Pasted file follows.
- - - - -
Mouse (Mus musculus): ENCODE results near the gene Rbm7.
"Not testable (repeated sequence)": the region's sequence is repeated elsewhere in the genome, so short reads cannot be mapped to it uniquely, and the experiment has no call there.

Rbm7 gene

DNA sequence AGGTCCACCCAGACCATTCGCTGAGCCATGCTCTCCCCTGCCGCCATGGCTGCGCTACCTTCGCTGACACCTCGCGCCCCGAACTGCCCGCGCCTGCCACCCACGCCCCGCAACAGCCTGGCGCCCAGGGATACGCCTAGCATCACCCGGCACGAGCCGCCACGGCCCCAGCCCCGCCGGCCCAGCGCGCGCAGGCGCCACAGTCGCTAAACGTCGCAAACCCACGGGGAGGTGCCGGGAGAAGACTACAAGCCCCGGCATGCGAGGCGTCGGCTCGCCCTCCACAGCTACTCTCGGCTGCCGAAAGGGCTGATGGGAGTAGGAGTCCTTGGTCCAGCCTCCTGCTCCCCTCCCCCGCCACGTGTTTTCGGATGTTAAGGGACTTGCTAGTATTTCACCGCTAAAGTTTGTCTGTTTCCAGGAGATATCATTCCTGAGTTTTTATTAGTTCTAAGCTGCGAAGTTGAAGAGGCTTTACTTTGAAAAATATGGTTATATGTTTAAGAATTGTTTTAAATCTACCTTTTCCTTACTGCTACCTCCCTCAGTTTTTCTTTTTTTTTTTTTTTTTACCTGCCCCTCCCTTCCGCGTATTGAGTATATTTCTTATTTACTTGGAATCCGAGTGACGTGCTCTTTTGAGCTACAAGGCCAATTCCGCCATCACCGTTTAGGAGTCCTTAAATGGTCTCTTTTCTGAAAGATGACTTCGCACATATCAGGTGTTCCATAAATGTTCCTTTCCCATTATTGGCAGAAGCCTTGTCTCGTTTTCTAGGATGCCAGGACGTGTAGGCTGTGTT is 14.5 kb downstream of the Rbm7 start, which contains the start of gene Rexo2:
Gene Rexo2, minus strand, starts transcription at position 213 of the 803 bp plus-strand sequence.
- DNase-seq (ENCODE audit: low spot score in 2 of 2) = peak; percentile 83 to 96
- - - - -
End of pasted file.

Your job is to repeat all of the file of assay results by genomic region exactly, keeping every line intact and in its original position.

Mouse (Mus musculus): ENCODE results near the gene Rbm7.
"Not testable (repeated sequence)": the region's sequence is repeated elsewhere in the genome, so short reads cannot be mapped to it uniquely, and the experiment has no call there.

Rbm7 gene

DNA sequence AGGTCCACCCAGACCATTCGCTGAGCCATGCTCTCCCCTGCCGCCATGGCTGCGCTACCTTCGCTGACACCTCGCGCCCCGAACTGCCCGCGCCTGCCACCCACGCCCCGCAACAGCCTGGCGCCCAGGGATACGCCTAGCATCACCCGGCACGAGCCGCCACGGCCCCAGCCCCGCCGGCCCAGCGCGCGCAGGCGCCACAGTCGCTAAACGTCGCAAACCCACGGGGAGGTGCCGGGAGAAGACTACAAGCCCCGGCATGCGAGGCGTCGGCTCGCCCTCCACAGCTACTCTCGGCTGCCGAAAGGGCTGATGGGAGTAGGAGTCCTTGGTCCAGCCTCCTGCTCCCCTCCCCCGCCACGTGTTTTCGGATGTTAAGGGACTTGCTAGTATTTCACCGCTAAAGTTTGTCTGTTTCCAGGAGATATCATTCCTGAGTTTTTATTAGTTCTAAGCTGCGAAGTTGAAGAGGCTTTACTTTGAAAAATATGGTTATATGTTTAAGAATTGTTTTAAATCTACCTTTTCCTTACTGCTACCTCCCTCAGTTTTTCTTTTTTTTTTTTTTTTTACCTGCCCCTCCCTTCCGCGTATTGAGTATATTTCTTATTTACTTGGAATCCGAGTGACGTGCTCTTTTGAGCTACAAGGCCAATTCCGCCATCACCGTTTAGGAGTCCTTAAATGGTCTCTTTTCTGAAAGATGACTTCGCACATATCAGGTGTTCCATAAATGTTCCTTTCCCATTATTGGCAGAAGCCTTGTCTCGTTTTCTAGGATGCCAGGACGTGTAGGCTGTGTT is 14.5 kb downstream of the Rbm7 start, which contains the start of gene Rexo2:
Gene Rexo2, minus strand, starts transcription at position 213 of the 803 bp plus-strand sequence.
- DNase-seq (ENCODE audit: low spot score in 2 of 2) = peak; percentile 83 to 96